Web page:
(S.D.N.Y. Nov. 30, 2007)). “As such, state court Molineux rulings
are generally not cognizable on habeas review.” Id. (citing Roldan
v. Artuz, 78 F. Supp. 2d, 260, 276 (S.D.N.Y. 2000)).
Habeas relief is available for Molineux violations “only if
the petitioner demonstrates that the alleged evidentiary error
violated a constitutional right and that the error ‘[was] so
conceptions of justice.’” Id. (quoting Dunnigan v. Keane, 137 F.3d
117, 125 (2d Cir. 1998)). Petitioner has made no such showing here.
Accordingly, his claim regarding prior bad acts is dismissed.
Ineffective Assistance of Trial Counsel
Petitioner contends that trial counsel was ineffective for
petitioner argues that the prosecutor committed misconduct when he
made remarks on summation that: (1) disparaged the role of defense
(4) vouched for a police witness; (5) commented on petitioner’s
failure to testify; (6) appealed to the sympathies of the jury; and
(7) argued that bad character fit the prosecution theory. Doc. 1 at
29-35. Petitioner contends that the remarks amounted to “flagrant
abuse” and the cumulative effect of all of these errors rendered
his trial fundamentally unfair.
To establish ineffective assistance of counsel, a defendant
first must show that “counsel made errors so serious that counsel
was not functioning as the ‘counsel’ guaranteed the defendant by
the Sixth Amendment” and second, that “there is a reasonable
probability that, absent the errors [by counsel], the fact finder
would have had a reasonable doubt respecting guilt.” Strickland v.
Washington, 466 U.S. 668, 687, 695 (1984). Under Strickland, the
Court is required to consider alleged errors by counsel “in the
aggregate.” Lindstadt v. Keane, 239 F.3d 191, 199 (2d Cir. 2001).
“Remarks of the prosecutor in summation do not amount to a denial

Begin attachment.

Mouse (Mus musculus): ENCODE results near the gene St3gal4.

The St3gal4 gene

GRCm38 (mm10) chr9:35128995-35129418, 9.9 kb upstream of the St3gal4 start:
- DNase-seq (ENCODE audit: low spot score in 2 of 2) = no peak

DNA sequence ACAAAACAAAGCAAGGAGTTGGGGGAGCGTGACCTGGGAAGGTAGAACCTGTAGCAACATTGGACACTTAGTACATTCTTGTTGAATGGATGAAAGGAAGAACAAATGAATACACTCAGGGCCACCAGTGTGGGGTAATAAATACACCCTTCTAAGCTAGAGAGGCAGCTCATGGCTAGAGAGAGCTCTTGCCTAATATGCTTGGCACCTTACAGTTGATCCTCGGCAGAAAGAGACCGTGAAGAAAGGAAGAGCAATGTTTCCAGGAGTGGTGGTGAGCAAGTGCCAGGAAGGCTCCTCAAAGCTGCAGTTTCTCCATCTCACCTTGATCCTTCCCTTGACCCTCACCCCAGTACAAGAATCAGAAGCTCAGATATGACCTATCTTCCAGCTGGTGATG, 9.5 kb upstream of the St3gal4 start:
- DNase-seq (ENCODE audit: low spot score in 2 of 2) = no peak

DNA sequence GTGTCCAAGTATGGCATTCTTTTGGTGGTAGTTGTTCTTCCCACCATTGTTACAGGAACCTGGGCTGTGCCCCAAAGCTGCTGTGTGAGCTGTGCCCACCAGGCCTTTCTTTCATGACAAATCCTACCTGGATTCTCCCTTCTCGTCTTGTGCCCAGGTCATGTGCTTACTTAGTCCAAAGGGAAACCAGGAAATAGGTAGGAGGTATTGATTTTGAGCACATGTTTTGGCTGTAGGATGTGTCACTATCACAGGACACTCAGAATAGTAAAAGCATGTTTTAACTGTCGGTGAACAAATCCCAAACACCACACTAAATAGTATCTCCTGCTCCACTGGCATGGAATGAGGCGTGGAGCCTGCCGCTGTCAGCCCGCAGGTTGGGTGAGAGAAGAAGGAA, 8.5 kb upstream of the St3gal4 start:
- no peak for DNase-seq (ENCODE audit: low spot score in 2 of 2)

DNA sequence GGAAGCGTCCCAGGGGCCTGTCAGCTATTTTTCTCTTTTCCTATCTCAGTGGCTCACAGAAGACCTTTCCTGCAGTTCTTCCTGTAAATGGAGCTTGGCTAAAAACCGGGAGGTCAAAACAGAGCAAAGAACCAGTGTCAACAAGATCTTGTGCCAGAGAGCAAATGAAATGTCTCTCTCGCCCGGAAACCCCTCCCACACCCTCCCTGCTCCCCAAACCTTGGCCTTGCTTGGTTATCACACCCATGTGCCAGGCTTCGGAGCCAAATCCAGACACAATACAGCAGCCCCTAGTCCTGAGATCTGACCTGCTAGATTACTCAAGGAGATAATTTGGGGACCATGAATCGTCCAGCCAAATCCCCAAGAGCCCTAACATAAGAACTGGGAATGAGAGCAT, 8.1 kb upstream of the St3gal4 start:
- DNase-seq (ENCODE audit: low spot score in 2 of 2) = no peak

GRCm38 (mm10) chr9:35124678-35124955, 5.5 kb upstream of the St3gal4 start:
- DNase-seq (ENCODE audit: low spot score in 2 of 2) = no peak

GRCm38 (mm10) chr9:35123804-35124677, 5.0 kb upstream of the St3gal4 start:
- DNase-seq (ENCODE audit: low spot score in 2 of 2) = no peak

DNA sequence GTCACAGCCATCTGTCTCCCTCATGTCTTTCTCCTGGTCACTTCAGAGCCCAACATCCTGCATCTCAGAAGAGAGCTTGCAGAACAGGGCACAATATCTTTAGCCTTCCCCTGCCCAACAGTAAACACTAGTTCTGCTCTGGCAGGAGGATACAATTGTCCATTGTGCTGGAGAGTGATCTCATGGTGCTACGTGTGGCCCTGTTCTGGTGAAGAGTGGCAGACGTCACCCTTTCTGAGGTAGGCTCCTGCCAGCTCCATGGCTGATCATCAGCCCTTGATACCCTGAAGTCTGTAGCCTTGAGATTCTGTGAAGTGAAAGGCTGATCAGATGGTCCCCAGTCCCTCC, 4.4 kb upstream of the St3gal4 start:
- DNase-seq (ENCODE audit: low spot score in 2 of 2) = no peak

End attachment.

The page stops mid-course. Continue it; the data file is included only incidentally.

of due process unless they constitute ‘egregious misconduct.’”
United States v. Elias, 285 F.3d 183, 190 (2d Cir. 2002) (quoting
Donnelly v. DeChristoforo, 416 U.S. 637, 647 (1974)).
The Court has reviewed the record, including the summations of
defense counsel and the prosecutor, and concludes that any errors
made by the prosecutor did not deny petitioner a fair trial.
Although the prosecutor’s comments regarding the role of defense
counsel in particular (to the effect that counsel’s role was to put
on “spin” on the evidence or “[d]ivert . . . attention,” see
T. 630-31) were improper, as a whole the comments made by the
prosecutor at summation did not have the cumulative effect of
denying the petitioner a fair trial. Moreover, “[p]etitioner ‘has
failed to establish inherent or actual prejudice resulting from any
of the alleged errors which are without question open to this
cumulative-error analysis.’” Mulligan v. Griffin, 2016 WL 6248850,
F. Supp. 452, 460 (E.D.N.Y. 1995) (footnote omitted)).
However, regardless whether counsel was deficient for failing
to object to some or all of the prosecutor’s remarks, petitioner
cannot establish that counsel was ineffective because he has not
demonstrated that the outcome would have been different but for
counsel’s errors. See, e.g., King v. Greiner, 453 F. App’x 88, 90
(2d Cir. 2011) (“Without addressing whether counsel was deficient
likelihood that, but for counsel’s allegedly deficient performance,
For the foregoing reasons, petitioner’s request for writ of
habeas corpus is denied and the petition (doc. 1) is dismissed.
Because petitioner has not “made a substantial showing of the
denial of a constitutional right,” 28 U.S.C. § 2253(c)(2), the
Court declines to issue a certificate of appealability. The Clerk
of the Court is directed to close this case.
ALL OF THE ABOVE IS SO ORDERED.
S/Michael A. Telesca
HON. MICHAEL A. TELESCA
United States District Judge
June 1, 2017
Rochester, New York.